I, on the other hand, felt it was too much trouble writing "Scribblings of the metropolitician" on my blogroll, shortened it to "the scribbler" and then misspelled that (fixed today - if you read this, Michael, sorry 'bout that).
I may have an excuse. Travis is a new guy - to my university anyway, while I have seniority - and that seniority may be doing me in.
From the Korea Herald:
English teachers who spend their days repeating slow, exaggerated and simplified speech risk losing their native language skills the longer they stay in Korea.
Eventually it might seem that CNN newscasters speak too fast, or when trying to find the perfect word to explain something... the word just doesn't come.
The loss of vocabulary and fluency is inevitable when there is a lack of educated native speakers around. Dickey lives in a small city where there are a handful of English native speakers, "so when I meet a native speaker of English, I sometimes trip over my own tongue in excitement and find myself without words. Both vocabulary and grammar seem to atrophy," he said.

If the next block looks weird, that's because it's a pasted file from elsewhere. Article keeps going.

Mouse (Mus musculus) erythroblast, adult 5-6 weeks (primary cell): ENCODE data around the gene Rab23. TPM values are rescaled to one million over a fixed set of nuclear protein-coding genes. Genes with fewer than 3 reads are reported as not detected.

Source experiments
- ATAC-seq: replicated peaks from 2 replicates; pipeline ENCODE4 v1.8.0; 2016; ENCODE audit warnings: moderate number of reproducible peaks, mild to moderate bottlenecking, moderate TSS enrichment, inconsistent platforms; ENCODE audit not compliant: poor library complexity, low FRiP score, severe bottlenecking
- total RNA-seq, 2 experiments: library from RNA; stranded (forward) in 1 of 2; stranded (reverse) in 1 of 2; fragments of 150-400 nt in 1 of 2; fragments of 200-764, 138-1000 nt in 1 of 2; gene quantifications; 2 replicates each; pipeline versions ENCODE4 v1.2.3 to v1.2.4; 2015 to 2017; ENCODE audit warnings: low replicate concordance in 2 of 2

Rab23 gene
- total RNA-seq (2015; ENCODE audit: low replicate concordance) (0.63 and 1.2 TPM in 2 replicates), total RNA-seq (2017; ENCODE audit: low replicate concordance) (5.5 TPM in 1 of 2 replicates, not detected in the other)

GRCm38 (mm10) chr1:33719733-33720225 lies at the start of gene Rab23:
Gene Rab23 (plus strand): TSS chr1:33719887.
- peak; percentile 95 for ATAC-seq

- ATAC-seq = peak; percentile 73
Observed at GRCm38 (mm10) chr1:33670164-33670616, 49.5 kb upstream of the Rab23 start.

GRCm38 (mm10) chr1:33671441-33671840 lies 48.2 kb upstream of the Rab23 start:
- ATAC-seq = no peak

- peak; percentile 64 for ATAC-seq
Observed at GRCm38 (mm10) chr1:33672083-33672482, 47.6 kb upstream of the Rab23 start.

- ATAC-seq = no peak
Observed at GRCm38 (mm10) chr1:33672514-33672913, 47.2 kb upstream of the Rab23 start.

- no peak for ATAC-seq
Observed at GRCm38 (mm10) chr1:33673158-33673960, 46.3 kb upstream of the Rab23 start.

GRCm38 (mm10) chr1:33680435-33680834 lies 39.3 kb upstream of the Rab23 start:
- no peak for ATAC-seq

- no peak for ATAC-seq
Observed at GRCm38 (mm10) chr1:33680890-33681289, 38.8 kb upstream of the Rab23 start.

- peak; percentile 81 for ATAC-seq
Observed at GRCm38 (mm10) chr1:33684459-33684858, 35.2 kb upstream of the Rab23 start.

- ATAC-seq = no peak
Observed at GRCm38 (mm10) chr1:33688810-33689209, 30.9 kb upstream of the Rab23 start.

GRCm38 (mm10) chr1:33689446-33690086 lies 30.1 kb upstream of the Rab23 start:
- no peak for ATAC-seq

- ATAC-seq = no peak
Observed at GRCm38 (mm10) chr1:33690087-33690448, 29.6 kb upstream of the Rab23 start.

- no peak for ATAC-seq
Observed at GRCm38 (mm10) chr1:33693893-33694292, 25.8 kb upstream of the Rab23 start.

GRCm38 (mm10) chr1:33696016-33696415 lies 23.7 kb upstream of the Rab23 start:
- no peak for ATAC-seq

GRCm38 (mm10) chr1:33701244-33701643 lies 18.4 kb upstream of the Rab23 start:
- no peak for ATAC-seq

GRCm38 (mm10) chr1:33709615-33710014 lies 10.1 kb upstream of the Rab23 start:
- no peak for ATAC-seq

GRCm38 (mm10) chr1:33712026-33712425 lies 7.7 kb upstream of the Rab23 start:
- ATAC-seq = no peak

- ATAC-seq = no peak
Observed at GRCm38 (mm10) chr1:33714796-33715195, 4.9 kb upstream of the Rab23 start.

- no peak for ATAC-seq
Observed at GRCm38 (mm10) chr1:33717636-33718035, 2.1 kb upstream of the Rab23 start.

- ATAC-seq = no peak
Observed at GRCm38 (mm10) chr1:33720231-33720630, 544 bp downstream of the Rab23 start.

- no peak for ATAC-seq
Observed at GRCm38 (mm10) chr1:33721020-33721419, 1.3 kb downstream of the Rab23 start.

Dickey suspects that a similar process happens to stay-at-home mothers, primary school teachers, and he said that he has also lost the specialized vocabulary of two professions - management and law - that he has passed through.
Outside of the classroom though, the simplicity can spill over into everyday conversation. Friends may find themselves subject to a lecture-style explanation with exaggerated facial expressions and hand gestures that replace complex sentence structure.
One of my friends made a short trip home to the US and was teased mercilessly after he said, "I have to go to a store and buy a [big shaving motions, slow and with his face leaned forward and to one side] razor."
I know this is pretty obvious but I had hoped it would not be that bad. I actually find that I benefit from speaking more slowly; I used to stutter when I got excited and spoke too fast. Now, my pronunciation and speaking are much clearer.